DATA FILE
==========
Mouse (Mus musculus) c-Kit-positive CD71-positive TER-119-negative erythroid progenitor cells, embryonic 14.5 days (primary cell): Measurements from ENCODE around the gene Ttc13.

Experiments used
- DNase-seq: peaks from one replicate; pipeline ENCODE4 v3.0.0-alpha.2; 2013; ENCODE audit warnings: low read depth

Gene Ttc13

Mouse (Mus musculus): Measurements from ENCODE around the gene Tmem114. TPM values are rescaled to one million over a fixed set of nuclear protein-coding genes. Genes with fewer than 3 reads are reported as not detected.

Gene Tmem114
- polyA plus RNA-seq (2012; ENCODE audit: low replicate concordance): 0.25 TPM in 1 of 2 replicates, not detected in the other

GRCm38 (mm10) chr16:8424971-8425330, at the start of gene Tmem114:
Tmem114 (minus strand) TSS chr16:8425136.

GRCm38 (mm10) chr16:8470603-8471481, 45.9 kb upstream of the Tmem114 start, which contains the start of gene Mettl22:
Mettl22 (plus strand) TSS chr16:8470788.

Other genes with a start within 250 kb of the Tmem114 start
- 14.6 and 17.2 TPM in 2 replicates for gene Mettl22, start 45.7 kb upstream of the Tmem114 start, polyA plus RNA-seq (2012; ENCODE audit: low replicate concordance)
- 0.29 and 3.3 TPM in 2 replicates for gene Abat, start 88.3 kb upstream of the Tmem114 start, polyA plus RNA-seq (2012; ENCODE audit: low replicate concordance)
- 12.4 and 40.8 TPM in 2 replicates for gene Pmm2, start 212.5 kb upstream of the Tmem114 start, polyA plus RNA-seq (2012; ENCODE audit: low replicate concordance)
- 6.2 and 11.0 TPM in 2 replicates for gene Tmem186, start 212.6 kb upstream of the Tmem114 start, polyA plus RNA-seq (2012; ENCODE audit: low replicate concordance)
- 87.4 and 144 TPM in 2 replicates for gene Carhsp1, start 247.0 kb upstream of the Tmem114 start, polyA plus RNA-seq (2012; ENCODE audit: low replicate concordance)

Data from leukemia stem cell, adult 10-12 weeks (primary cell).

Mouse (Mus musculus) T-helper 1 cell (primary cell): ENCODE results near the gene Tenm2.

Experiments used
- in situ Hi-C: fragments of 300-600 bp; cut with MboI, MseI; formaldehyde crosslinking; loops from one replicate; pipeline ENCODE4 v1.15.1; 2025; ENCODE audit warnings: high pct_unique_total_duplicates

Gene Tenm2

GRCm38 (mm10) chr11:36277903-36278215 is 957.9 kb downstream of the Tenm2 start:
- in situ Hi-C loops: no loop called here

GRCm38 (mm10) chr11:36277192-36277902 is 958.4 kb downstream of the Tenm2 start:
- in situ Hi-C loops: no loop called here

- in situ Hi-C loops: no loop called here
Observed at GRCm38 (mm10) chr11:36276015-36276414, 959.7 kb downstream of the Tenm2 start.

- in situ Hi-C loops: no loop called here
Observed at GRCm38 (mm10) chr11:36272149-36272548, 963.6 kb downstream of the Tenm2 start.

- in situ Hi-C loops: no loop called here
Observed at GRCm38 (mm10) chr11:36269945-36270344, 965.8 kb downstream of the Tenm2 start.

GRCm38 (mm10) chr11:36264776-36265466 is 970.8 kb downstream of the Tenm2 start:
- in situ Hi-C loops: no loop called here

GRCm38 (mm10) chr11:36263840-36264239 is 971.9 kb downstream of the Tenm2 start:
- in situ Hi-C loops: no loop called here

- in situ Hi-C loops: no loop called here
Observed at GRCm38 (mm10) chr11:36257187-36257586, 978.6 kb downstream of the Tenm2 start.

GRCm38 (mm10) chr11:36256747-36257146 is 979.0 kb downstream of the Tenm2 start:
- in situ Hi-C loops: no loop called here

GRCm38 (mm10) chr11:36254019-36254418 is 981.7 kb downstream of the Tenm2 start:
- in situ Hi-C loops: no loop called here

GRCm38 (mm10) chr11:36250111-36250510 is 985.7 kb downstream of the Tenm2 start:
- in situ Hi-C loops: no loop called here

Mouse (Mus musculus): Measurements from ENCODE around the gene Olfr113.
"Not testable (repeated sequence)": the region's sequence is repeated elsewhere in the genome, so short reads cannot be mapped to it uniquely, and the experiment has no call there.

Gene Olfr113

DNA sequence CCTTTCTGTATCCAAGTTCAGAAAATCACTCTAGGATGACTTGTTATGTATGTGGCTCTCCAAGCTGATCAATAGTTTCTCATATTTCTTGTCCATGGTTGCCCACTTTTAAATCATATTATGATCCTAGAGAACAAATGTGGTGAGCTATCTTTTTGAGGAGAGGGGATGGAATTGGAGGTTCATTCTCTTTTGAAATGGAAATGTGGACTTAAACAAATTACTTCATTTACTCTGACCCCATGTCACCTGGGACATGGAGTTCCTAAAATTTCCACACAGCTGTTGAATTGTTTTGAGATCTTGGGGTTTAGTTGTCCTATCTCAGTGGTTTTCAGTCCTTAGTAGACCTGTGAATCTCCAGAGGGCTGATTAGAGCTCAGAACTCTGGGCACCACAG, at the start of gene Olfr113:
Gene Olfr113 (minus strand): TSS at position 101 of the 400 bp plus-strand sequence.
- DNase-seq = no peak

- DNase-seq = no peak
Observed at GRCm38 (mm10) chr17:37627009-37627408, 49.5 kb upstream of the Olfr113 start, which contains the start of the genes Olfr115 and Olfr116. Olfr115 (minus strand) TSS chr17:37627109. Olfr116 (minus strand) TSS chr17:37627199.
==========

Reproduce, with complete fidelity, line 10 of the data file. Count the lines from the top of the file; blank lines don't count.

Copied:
GRCm38 (mm10) chr16:8470603-8471481, 45.9 kb upstream of the Tmem114 start, which contains the start of gene Mettl22: